Source: Cooperative TDH/AHA/THA Annual Survey of Hospitals and Hospital Tracking Database

Dallas MSA Uncompensated Care Charges 1995 - 2002

$1,200
Dallas MSA Dallas County Parkland

$1,000

$800
(Millions)

$600

$400

$200

$0 1995 1996 1997 1998 1999 2000 2001 2002

Source: Cooperative TDH/AHA/THA Annual Survey of Hospitals and Hospital Tracking Database

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Parkland Uncompensated & Undocumented Health Care Analysis
The Parkland HEALTHplus program is the mechanism used to meet a significant portion of the medical needs of Dallas County’s low income citizens. The following highlights of the Parkland HEALTHplus program was obtained from the Annual Report of Charity and Community Benefits for Fiscal Year 2001 And Plans for Fiscal Year 2002: Parkland HEALTHplus is designed to meet the health care needs of the medically and financially needy residents of Dallas County. Because of their inability to pay, many lowerincome Americans have had limited, and in many cases, no access to arguably the finest medical care the world has to offer. Parkland HEALTHplus focuses on preventive health care in Dallas County through more than a dozen of its neighborhood and school-based health centers. Parkland HEALTHplus is a sliding scale payment program for Dallas County self pay patients. This program is designed to foster increased patient responsibility while providing access to and continuity of care. The bottom line for Parkland; better allocation of health care resources, allows Parkland to provide more patients with quality care for the same health care dollar. Parkland HEALTHplus also serves as a crossover program for patients no longer eligible for Medicaid. Many residents of Dallas County, while earning too much money to qualify for Medicaid, still cannot afford traditional health care coverage. Rather than let this population continue to go unserved, Parkland HEALTHplus will allow them access to quality health care, at a cost determined on a sliding income scale.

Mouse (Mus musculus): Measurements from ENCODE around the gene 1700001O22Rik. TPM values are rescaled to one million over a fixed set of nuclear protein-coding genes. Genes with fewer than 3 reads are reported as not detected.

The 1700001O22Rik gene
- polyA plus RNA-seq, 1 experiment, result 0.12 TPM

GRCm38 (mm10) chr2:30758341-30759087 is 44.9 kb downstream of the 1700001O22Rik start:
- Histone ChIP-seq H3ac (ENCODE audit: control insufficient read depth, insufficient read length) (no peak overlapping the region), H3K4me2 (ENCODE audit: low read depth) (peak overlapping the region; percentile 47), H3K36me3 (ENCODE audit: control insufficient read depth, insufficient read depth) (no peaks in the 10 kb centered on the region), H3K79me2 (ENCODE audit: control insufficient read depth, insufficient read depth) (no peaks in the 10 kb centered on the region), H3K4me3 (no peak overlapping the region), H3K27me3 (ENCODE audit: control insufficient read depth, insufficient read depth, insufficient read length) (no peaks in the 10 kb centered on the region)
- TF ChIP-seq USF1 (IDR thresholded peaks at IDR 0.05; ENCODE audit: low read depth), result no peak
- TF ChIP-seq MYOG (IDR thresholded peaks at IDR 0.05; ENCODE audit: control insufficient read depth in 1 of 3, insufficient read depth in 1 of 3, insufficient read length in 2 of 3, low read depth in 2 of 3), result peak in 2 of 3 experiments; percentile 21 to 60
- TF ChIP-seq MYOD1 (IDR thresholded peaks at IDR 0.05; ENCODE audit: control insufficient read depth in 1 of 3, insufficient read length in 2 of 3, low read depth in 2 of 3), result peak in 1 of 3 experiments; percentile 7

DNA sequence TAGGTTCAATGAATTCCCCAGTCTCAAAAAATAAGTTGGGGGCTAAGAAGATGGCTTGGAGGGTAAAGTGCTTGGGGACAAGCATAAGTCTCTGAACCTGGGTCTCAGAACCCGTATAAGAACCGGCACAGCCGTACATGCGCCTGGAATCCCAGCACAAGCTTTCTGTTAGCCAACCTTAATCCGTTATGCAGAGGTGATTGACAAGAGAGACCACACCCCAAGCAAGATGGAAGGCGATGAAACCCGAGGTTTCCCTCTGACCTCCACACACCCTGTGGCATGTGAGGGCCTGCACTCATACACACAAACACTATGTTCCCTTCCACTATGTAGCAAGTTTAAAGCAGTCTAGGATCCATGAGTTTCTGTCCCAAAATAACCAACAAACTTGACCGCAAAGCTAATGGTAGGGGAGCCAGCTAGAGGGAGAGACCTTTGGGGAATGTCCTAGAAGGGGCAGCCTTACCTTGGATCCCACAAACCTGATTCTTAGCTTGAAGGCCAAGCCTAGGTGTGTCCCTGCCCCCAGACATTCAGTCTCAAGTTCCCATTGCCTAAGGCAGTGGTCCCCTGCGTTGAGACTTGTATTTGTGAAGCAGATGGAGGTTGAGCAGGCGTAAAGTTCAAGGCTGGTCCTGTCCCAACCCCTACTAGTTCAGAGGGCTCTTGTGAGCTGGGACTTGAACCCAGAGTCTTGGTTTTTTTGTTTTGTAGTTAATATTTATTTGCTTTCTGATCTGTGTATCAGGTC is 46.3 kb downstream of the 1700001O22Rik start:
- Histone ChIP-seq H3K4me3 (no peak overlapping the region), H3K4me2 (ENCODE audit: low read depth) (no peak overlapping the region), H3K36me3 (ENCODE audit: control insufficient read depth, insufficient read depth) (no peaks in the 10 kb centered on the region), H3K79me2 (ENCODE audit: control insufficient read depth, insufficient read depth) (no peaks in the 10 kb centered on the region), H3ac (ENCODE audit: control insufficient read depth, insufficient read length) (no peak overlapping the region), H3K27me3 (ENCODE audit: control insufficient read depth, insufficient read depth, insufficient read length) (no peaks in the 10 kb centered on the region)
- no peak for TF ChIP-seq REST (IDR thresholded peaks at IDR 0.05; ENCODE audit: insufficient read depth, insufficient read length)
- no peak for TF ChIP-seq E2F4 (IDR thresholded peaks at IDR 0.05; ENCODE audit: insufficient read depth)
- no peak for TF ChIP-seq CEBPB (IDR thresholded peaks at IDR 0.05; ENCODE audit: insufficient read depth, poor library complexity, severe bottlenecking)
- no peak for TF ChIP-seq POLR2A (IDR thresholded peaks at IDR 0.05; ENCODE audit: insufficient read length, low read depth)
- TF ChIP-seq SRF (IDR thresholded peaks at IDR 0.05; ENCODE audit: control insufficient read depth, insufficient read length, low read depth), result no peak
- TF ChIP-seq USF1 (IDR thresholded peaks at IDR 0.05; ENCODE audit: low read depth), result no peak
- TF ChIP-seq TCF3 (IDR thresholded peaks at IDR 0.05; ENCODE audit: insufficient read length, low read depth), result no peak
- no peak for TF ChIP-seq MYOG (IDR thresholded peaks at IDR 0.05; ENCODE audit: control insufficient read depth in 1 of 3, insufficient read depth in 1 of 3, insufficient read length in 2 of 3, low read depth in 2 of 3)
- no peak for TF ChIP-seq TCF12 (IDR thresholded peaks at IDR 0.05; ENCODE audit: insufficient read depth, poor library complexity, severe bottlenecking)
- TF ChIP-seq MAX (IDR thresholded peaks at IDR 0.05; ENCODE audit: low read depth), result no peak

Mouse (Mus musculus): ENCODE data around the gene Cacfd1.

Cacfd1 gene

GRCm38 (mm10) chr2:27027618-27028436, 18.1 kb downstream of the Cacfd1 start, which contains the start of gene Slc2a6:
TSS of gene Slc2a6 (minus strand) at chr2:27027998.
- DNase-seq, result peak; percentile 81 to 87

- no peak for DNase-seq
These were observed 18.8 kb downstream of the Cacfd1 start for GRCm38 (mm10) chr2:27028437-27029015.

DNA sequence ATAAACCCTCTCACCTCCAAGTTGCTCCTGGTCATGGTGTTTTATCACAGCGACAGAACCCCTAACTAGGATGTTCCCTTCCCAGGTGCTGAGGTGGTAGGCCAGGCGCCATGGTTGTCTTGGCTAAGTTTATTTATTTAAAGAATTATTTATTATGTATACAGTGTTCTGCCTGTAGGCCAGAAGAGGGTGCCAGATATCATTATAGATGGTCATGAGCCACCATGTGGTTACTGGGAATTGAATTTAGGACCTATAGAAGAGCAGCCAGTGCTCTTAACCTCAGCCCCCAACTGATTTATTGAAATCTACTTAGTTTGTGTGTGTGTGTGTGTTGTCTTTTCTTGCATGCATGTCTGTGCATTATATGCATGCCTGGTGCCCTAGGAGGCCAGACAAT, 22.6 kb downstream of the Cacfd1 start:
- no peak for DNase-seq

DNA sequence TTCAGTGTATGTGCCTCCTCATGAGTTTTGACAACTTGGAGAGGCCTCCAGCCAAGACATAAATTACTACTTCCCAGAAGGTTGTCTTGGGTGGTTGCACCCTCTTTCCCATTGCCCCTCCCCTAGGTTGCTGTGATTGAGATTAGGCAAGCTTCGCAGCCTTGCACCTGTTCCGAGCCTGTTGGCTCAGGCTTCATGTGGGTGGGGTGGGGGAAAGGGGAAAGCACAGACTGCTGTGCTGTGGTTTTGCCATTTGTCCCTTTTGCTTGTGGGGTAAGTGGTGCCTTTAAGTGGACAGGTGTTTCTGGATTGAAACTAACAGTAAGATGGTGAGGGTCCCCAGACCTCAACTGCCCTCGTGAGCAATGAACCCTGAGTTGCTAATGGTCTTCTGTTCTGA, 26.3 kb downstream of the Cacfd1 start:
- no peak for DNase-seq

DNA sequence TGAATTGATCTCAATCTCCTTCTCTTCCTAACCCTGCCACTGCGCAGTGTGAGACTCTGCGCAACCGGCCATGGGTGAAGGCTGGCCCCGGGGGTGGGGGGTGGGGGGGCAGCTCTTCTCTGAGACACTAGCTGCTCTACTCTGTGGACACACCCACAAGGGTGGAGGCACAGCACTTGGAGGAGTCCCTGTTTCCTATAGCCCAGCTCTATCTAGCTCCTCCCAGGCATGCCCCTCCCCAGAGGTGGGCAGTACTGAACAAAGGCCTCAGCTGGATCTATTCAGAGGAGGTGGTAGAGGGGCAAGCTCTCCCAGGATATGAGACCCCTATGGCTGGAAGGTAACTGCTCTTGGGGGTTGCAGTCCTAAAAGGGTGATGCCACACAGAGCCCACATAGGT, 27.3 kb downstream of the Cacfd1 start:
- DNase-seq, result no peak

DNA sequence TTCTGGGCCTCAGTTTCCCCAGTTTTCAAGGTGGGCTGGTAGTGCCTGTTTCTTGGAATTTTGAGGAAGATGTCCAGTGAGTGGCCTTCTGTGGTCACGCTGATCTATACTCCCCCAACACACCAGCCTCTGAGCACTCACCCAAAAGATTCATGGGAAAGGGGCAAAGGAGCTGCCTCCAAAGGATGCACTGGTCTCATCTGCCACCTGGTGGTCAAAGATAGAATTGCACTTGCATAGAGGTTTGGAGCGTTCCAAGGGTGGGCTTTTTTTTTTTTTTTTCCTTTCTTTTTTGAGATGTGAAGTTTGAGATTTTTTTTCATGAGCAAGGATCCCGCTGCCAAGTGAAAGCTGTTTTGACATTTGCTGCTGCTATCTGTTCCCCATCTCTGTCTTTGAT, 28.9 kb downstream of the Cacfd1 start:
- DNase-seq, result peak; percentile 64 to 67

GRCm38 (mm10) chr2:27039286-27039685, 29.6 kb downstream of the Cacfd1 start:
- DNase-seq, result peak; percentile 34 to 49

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Parkland Uncompensated & Undocumented Health Care Analysis
Parkland HEALTHplus Encounters 2001 - 2003

500,000
Inpatients Outpatients

413,555 354,293 372,878

400,000

300,000

200,000

100,000

3,721 0 2001
Source: Parkland Health & Hospital System

3,712 2002

4,009 2003

Parkland HEALTHplus Charges 2001 - 2003

$200
Inpatients Outpatients

$150 $126.8 $117.8
(Millions)

$100

$94.8

$64.9 $52.2 $50 $49.5

$0 2001
Source: Parkland Health & Hospital System

2002

2003

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Parkland Uncompensated & Undocumented Health Care Analysis
Parkland HEALTHplus Costs 2001 - 2003

$200
Inpatients Outpatients

$150

(Millions)

$100 $76.1

$89.8 $78.5

$50 $29.4 $31.1

$34.5

$0 2001
Source: Parkland Health & Hospital System

2002

2003

Parkland HEALTHplus Encounters by Sliding Scale Category 2001 - 2003

500,000
Parkland HEALTHPlus Level 2 All Other

400,000 312,390 300,000 280,388

303,925

200,000

104,877 100,000 77,626 72,962

0 2001
Source: Parkland Health & Hospital System

2002

2003